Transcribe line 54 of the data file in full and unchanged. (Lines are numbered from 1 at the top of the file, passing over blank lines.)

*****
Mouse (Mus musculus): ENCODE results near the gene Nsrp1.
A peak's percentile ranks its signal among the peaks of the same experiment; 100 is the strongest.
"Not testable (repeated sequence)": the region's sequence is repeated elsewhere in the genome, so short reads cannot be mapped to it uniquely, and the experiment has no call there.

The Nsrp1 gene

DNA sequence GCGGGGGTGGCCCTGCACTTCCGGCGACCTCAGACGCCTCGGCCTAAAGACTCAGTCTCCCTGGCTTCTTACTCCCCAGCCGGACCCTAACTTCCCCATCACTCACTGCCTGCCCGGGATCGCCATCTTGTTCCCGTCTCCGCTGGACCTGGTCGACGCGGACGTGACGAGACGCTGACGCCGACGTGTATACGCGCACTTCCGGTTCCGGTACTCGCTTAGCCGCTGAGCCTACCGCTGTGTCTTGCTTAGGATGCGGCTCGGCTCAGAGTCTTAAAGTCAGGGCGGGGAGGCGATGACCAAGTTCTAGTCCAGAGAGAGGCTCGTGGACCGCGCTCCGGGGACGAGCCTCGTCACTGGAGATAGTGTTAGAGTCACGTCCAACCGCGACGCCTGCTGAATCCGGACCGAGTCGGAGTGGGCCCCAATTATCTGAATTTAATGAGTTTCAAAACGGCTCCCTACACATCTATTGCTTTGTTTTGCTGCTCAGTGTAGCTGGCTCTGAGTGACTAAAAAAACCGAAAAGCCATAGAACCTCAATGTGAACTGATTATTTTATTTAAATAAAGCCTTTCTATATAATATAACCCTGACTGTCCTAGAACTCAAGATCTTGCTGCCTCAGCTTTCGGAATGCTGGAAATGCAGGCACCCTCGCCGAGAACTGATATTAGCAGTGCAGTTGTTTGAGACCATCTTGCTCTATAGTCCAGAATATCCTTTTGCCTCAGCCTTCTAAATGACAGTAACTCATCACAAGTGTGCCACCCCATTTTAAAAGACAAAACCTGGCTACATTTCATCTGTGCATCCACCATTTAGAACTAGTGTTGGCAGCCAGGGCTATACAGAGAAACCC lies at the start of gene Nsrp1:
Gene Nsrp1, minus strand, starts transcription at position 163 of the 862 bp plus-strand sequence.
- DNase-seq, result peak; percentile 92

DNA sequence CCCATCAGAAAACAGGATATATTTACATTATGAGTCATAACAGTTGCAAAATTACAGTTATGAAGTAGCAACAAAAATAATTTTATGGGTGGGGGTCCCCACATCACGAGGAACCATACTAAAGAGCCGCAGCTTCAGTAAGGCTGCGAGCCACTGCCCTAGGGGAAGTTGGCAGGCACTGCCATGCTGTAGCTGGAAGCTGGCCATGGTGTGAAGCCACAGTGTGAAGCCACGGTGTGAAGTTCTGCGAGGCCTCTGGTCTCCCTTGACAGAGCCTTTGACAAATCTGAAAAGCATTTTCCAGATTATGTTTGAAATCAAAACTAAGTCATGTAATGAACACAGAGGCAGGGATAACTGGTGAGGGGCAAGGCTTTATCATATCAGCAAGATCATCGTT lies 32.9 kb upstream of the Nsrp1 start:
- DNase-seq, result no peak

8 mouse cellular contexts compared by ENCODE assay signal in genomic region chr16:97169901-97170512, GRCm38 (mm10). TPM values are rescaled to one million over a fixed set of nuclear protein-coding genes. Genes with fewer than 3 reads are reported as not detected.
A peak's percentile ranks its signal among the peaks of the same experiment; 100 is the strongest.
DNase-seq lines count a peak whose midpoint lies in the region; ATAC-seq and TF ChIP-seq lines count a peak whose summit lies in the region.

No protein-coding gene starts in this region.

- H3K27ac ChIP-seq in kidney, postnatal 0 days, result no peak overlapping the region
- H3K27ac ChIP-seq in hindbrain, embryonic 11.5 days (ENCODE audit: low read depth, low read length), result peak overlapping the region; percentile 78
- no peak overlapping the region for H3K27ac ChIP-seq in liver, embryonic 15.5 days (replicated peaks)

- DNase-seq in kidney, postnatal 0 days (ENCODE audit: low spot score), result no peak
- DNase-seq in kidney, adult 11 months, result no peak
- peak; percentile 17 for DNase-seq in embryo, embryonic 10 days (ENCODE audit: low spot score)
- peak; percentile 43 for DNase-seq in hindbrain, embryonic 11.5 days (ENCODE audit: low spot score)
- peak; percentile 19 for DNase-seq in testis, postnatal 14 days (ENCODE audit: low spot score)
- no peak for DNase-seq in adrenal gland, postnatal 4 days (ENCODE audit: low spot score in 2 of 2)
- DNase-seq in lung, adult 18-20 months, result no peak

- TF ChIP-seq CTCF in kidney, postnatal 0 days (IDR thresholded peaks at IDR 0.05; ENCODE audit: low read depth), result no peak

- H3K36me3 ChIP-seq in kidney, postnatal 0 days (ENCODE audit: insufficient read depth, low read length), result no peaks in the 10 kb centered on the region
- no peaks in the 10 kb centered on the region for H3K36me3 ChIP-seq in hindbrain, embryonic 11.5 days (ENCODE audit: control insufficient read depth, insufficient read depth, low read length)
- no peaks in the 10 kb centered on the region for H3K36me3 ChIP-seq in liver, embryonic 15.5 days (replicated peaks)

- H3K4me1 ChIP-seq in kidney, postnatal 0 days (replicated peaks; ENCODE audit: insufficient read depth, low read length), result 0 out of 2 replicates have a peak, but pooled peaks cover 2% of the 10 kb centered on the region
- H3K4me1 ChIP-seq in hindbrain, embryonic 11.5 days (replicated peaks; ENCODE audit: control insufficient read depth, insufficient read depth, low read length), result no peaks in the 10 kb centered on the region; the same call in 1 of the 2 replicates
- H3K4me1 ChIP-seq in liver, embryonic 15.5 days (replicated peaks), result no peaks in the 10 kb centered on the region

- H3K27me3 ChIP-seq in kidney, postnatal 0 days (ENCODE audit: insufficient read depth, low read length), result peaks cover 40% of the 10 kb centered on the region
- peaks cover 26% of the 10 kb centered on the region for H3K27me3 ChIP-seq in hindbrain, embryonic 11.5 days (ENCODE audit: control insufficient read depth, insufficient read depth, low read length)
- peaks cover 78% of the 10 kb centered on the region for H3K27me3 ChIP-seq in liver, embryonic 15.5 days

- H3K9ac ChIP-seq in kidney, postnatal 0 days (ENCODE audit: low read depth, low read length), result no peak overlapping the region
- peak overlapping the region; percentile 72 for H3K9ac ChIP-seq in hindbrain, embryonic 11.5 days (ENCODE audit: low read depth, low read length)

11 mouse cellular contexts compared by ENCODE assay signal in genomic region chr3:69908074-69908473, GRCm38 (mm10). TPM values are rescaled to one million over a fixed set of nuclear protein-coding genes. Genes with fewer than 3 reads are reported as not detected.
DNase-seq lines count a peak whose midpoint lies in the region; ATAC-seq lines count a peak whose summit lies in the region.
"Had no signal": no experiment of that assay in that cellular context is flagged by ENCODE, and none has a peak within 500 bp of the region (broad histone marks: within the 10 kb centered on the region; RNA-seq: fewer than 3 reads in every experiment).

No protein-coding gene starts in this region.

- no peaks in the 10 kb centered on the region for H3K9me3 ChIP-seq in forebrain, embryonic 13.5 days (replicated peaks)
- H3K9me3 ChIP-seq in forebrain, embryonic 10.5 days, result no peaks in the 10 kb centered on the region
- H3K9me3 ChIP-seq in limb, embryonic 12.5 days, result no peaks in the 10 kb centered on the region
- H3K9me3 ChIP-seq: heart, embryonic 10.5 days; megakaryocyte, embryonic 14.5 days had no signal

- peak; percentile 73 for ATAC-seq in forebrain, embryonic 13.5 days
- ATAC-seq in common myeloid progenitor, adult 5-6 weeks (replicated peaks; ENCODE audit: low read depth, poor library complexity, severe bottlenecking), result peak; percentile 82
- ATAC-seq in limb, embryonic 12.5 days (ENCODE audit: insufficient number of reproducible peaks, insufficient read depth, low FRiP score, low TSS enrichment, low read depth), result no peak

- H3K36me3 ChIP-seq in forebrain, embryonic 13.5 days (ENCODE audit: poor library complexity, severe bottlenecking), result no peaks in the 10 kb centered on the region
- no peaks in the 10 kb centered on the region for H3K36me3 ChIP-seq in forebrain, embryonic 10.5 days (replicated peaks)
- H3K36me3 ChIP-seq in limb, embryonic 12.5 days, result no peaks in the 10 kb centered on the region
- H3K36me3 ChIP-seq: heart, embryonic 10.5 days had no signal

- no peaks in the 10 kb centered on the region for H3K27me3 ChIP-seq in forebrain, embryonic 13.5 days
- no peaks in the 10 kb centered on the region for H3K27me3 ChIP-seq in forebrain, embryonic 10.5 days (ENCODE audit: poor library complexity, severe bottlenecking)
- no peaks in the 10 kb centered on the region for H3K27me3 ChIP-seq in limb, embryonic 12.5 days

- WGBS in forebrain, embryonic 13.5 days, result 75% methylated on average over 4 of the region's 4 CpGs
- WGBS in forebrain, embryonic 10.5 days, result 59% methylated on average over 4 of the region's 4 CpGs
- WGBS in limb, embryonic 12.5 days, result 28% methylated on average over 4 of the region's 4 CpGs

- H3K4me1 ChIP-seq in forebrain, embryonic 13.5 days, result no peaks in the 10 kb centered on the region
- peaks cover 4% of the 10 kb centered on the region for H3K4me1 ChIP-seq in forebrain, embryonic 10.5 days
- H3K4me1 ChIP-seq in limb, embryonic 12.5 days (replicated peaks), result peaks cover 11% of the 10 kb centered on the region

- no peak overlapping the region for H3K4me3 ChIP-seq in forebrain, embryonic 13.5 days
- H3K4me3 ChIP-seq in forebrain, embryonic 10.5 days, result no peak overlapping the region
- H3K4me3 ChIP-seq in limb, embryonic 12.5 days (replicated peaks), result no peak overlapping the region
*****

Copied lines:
- WGBS in forebrain, embryonic 13.5 days, result 75% methylated on average over 4 of the region's 4 CpGs